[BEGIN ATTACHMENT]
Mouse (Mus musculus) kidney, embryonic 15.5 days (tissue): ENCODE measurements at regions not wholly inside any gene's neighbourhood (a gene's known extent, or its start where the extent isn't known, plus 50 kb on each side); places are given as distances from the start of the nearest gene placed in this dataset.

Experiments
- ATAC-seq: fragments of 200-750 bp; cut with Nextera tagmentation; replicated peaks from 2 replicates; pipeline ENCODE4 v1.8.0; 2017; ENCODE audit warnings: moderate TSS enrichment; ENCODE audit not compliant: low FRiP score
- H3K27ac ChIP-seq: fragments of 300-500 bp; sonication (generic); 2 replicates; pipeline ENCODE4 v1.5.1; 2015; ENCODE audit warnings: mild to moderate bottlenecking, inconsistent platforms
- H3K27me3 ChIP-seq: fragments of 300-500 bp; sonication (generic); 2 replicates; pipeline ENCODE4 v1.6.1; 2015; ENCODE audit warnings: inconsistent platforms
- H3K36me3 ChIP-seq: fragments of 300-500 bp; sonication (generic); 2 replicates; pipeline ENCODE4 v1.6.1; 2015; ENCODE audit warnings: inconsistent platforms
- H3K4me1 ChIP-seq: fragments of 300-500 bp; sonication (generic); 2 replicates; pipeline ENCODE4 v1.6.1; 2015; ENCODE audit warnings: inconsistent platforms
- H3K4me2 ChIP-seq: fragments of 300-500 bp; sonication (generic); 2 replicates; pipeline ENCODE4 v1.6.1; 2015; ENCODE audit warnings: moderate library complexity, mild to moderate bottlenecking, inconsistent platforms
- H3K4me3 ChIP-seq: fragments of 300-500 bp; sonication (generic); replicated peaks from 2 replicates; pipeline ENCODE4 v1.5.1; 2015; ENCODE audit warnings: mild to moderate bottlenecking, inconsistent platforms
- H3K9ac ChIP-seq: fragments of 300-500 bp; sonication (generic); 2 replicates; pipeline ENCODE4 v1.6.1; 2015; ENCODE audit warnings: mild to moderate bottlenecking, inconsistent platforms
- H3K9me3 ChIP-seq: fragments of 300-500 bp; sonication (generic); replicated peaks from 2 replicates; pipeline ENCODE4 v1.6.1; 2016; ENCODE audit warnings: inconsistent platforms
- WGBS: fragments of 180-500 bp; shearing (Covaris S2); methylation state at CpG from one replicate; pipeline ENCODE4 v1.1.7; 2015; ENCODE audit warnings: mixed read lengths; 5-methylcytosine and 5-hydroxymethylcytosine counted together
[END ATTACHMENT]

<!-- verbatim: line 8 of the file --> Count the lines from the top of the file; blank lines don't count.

- H3K4me2 ChIP-seq: fragments of 300-500 bp; sonication (generic); 2 replicates; pipeline ENCODE4 v1.6.1; 2015; ENCODE audit warnings: moderate library complexity, mild to moderate bottlenecking, inconsistent platforms